It was reputed to be America’s loveliest Colonial-era plantation house, a jewel of Georgian architecture. Its interiors, with opulent walnut and yellow pine paneling, parquetry and grand staircase — the work of a master joiner summoned to Colonial Virginia from England — are lauded in its National Historic Landmark paperwork as the most beautiful in the South.
For the better part of three centuries, Carter’s Grove rested serenely on the northern bank of the James River. It was built in 1750 by Carter Burwell, grandson of Robert “King” Carter, the English colony’s early land baron, to awe visitors with physical evidence of the bountiful riches that could be wrung from the New World wilderness.
Before the house, the land was the site of Martin’s Hundred plantation and Wolstenholme Towne, an ill-fated English settlement founded in 1620, just a few years after the establishment of Jamestown five miles upriver. Wolstenholme was destroyed during a native Powhatan massacre of English settlers in 1622.
But Carter’s Grove had better luck. For 260 years, it steadfastly survived looting, flood, hurricane, earthquake, a Hollywood crew filming a now-forgotten Cary Grant movie, and a marauding Revolutionary War colonel who billeted his Redcoats there and, legend has it, rode a horse up the main staircase, hacking the grand railing with his sword along the way. A 1928 renovation diminished the Palladian perfection of its exterior, but still, it endured.
Carter’s Grove may have finally met its ruin, however, in the unlikely form of Halsey Minor, a brash 40-something technology investor living in San Francisco.
Minor bought Carter’s Grove from the Colonial Williamsburg Foundation in 2007 and vowed to restore it to its former glory as a palatial private home. It was a suitably high-profile homecoming of sorts for Minor, allowing him to reassert his family’s long history of prominence in Virginia.
The Minors are an old Charlottesville family, and sitting near the center of the University of Virginia campus are Minor Hall (named for John Minor, an early law professor) and Halsey Hall (named for Minor’s relative, World War II Adm. William “Bull” Halsey). Around the same time as his Carter’s Grove purchase, Minor broke ground on a luxury hotel in downtown Charlottesville. In many ways, the local boy made good was returning to his native soil.
Minor made a large fortune in the first Internet boom. Shortly after graduating with an anthropology degree from U-Va. in 1987, Minor set out for San Francisco to stake a claim in the nascent Internet industry. He and another U-Va. grad, Shelby Bonnie, co-founded CNET, an Internet media company that went public and was eventually acquired by CBS Corp. Minor went on to cannily fund start-ups such as Salesforce.com and the company that became Google Voice. He had a knack for spotting good talent and good ideas.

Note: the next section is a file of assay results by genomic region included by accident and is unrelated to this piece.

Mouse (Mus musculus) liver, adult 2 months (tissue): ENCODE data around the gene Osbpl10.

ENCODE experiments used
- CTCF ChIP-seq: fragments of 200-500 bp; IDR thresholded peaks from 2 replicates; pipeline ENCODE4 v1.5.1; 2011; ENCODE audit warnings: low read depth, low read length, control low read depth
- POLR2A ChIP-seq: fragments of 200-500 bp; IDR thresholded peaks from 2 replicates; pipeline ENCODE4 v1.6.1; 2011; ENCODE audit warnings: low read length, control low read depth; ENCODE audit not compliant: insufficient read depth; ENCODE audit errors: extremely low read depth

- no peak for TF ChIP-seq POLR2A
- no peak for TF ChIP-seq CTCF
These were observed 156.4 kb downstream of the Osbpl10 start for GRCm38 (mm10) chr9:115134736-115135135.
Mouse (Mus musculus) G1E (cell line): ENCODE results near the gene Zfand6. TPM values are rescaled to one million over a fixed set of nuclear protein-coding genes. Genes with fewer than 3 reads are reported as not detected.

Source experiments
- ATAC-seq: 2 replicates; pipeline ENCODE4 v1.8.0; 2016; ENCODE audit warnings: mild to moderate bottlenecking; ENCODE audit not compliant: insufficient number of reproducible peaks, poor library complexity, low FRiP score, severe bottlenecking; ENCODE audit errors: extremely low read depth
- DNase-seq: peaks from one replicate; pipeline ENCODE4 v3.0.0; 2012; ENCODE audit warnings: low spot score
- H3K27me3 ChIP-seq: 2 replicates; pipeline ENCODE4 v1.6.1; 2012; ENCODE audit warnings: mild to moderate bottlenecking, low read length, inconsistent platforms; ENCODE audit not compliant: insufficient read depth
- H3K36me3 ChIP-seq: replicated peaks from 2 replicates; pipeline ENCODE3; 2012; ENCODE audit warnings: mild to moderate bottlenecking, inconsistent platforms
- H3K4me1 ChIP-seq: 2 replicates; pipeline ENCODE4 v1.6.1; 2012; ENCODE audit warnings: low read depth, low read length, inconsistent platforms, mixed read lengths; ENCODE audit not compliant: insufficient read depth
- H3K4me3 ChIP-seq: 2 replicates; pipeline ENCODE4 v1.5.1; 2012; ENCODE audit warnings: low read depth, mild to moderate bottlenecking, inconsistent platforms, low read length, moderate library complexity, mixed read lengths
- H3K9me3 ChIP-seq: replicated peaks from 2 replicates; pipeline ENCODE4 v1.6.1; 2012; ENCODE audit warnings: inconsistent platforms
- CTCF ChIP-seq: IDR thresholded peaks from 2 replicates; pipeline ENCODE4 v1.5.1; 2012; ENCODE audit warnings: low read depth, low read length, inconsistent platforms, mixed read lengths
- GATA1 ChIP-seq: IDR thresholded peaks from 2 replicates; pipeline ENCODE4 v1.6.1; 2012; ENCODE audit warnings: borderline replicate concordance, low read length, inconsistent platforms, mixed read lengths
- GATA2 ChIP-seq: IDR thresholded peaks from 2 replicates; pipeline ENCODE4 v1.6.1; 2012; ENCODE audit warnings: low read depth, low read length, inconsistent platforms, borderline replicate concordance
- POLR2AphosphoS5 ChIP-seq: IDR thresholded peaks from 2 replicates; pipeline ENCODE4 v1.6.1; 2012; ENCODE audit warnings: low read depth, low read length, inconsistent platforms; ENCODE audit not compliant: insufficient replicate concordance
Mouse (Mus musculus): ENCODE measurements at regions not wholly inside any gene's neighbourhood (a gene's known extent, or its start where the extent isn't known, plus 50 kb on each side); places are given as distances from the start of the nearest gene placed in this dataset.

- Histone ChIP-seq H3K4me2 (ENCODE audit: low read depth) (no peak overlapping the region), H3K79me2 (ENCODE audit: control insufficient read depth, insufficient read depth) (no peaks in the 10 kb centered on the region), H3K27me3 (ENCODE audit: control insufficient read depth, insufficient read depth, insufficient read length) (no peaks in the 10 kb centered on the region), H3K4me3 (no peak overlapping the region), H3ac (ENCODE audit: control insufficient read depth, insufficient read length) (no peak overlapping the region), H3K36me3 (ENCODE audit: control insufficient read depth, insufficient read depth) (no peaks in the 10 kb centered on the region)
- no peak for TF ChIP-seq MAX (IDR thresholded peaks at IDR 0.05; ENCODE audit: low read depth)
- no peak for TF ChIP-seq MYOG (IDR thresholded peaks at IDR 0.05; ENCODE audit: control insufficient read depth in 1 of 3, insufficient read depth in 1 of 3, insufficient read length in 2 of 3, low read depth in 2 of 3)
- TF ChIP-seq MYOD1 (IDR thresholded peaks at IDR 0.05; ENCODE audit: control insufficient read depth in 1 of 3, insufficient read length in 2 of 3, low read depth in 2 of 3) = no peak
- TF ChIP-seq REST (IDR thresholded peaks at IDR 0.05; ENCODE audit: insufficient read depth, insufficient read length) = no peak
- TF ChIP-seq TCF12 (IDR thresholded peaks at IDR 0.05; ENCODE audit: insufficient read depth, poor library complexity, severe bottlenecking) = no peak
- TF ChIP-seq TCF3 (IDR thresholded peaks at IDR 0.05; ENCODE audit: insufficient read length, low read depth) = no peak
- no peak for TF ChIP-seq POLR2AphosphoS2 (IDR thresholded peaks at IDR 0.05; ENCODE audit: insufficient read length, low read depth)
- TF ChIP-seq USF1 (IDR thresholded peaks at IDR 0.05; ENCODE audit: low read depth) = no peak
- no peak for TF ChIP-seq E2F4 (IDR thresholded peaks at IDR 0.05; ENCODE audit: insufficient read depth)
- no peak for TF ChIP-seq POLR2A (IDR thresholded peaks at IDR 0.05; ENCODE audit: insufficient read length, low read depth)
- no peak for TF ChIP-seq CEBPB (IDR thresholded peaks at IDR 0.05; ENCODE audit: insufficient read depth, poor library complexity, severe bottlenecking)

Many of these investments yielded spectacular financial returns. The young entrepreneur beamed from the cover of Forbes in 1998 as one of the “Masters of the New Universe.” Fortune celebrated him as one of the wealthiest Americans younger than 40, along with fellow phenom Jeff Bezos, and ahead of Tiger Woods and tech investor Marc Andreessen. Minor opined on technology for Charlie Rose, and the Clintons dined at Minor’s house in San Francisco while in town to drop Chelsea off at Stanford.
In about 2006, however, Minor and his wife, Deborah, divorced, and he recast himself as a Los Angeles-based bachelor and investor. He embarked on a $100 million post-divorce spending spree: houses in Bel Air and elsewhere, thoroughbred racehorses, major art, and a deposit on a new $59 million Gulfstream G650 to shuttle between California and Virginia.
He soon remarried and bought another San Francisco house, an almost comically formal stone manse officially known, in all seriousness, as Le Petit Trianon for $22 million. Minor hired Michael S. Smith (who was later also tapped by the Obamas to redecorate the White House) for what Minor promised would be a $15 million transformation.
Though he already had a country house near Charlottesville, Minor bought Carter’s Grove in 2007 intending to make it his part-time residence and a thoroughbred farm. He announced a plan to buy racetracks on the East Coast, including Miami’s Hialeah Park and Baltimore’s Pimlico. Moreover, a splendidly renovated Carter’s Grove would have been a fitting stage from which Minor might launch a long-hinted run for the Virginia governorship.
But Minor never moved into Carter’s Grove. It has sat empty and neglected for years. The historic treasure is falling apart.
In February, inspectors from Virginia’s Department of Historic Resources found a leaking roof, broken climate-control system, pervasive rot, cracked paneling and indications that the house is shifting and may be unsound.